History bears out the fact that man is a poor determiner of what sin is.  Witness the many atrocities performed by ruthless leaders down through the ages, the many devastating wars, and the moral decline of this twenty-first century.  Ancient Israel made this same mistake.  “(E)very man did that which was right in his own eyes” (Judges 17:6).

What is Sin?

        Contrary to popular opinion, sin is whatever God calls sin.  A biblical definition of sin must begin with God and His law: “for sin is the transgression of the law” (I John 3:4).  James also writes, “But if ye have respect to persons, ye commit sin, and are convinced of the law as transgressors” (James 2:9).  Sin involves a voluntary disobedience to God's moral law.  “Sin is, indeed, a neglect to do known duty and a refusal to comply with known obligation.“ (Charles Finney).

        Our permissive society tends to picture a smiling God Who overlooks sin.  It is vital that every individual view sin as God sees it – an affront to His very nature.  Although sin has certain consequences upon others, all sin is first and foremost against God.  “It is deliberate, intelligent, and intentional rebellion against God” (Charles Finney).  David recognized this fact after his affair with Bathsheba.  “Against thee, thee only, have I sinned, and done this evil in thy sight: that thou mightest be justified when thou speakest, and be clear when thou judgest” (Ps.51:4).

        Sin emanates from a spirit of self-seeking.  The individual who sins places his own will and desires above God's purpose and plans.  Sin demonstrates a total disregard for the concerns of God and others.  The Apostle John also wrote, “All unrighteousness is sin” (I John 5:17).  According to Thayer's Lexicon, the word unrighteousness means injustice, unrighteousness of heart and life, an act of unrighteousness, or a deed violating law or justice.  James also stated, “Therefore, to him that knoweth to do good, and doeth it not, to him it is sin” (James 4:17).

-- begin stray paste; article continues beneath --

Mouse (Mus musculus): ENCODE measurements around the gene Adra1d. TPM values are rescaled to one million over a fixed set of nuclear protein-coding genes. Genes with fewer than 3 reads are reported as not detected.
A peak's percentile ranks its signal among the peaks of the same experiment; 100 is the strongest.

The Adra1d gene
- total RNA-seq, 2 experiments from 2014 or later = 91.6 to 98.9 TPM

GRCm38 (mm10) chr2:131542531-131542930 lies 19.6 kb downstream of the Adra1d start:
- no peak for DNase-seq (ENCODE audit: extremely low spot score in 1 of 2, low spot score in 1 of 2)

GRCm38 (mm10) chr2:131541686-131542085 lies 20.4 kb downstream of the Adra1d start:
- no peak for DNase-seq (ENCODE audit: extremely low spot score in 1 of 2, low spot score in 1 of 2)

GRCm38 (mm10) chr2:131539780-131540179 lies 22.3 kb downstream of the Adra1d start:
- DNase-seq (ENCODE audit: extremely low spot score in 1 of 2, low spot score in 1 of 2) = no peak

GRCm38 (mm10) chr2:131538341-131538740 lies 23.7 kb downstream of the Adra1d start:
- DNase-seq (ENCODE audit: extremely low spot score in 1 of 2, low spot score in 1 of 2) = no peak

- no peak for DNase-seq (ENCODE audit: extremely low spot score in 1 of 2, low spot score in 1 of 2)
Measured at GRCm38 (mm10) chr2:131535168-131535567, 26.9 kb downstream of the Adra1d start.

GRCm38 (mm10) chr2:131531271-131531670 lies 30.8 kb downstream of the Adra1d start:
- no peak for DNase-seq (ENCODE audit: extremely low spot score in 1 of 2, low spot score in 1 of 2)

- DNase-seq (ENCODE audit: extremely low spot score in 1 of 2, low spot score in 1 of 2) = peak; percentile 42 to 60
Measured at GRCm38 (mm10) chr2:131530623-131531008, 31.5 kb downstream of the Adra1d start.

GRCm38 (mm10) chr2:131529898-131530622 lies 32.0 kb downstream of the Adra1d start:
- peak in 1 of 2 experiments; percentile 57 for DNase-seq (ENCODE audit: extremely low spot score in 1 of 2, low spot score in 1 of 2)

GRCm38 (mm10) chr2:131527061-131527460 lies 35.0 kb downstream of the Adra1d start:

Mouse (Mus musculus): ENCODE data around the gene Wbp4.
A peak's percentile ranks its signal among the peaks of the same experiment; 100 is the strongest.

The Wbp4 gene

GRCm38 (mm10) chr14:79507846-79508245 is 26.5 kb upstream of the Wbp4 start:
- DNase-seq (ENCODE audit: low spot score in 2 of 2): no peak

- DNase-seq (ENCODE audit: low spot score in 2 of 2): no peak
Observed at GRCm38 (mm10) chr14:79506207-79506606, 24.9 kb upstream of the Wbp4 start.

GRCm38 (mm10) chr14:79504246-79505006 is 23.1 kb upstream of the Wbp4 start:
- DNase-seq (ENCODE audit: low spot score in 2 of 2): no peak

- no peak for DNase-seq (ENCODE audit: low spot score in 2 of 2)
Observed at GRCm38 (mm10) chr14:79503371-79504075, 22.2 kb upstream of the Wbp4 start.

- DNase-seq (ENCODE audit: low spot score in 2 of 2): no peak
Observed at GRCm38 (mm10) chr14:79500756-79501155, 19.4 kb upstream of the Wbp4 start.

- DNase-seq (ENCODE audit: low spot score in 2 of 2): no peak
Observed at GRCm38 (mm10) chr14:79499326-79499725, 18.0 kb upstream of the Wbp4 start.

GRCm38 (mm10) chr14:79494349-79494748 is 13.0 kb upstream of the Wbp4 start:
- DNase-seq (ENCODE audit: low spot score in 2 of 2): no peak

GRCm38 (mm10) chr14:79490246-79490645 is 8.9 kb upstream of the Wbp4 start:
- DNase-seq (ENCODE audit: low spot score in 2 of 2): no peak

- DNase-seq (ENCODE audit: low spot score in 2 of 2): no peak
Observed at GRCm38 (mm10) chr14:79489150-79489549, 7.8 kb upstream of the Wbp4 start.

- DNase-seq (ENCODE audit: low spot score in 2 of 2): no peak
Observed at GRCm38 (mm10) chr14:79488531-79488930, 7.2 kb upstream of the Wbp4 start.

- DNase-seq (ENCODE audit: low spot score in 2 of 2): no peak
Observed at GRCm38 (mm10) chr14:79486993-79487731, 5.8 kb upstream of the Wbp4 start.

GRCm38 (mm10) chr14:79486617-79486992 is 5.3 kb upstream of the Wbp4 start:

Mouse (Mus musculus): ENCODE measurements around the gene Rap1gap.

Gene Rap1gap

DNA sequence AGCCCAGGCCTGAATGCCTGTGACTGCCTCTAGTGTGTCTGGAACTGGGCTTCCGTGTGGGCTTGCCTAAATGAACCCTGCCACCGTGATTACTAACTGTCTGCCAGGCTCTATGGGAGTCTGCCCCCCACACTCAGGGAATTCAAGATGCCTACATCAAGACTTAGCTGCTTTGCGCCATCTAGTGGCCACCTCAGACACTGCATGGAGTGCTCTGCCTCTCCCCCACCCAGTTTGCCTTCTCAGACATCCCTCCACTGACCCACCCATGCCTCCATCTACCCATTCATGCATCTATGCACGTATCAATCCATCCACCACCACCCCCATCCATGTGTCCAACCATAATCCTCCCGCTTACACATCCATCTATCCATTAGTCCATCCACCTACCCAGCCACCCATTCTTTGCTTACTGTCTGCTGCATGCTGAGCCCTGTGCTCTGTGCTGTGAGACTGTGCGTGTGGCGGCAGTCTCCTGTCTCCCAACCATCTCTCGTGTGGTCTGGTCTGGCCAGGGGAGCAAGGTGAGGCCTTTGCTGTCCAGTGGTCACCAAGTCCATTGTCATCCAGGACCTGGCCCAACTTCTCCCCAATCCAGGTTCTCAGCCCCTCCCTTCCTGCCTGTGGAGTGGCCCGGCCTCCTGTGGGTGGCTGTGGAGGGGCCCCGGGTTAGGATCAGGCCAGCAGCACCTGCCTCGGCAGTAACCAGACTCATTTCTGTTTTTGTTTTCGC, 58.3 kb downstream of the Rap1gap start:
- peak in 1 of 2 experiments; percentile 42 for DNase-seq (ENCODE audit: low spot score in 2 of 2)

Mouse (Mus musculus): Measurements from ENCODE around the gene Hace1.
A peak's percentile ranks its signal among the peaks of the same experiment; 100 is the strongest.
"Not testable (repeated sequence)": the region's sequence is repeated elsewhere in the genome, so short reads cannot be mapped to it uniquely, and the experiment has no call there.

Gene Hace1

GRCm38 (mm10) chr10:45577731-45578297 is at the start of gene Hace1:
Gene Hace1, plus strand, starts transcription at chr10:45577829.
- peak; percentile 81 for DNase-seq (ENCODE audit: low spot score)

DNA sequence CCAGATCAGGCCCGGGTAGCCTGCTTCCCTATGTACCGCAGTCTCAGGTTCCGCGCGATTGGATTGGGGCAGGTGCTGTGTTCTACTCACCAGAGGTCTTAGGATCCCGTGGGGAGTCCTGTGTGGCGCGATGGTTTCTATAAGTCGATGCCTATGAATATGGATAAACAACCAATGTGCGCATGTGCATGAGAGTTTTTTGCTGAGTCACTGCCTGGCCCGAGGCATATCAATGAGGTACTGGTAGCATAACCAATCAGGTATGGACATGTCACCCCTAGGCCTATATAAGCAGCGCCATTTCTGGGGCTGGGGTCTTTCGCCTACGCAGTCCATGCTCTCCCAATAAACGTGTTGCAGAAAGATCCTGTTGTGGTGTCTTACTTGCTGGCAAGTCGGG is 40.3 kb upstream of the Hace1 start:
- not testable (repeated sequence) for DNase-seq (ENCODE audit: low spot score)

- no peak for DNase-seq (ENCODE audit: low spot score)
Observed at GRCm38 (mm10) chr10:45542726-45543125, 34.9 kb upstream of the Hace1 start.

The Magnitude of the Sin Problem

Sin maintains a stronghold in the lives of all men.  In fact, history records only one Person Who has lived a sinless life.  That One is Jesus Christ.  Of Him, the Apostle Peter writes, “Who did no sin, neither was guile found in his mouth” (I Pt. 2:22).  The problem of sin has plagued the life of every individual who has walked the face of the earth.  “For all have sinned, and come short of the glory of God” (Rom 3:23).  The prophet Isaiah, seeing the true condition of his heart apart from God, exclaimed, “Woe is me! For I am undone; because I am a man of unclean lips, and I dwell in the midst of a people of unclean lips” (Is 6:5).  Again, speaking of the human condition apart from God, Isaiah stated, “But we are all as an unclean thing, and all our righteousnesses are as filthy rags; we all do fade as a leaf; and our iniquities, like the wind, have taken us away” (Is.64:6).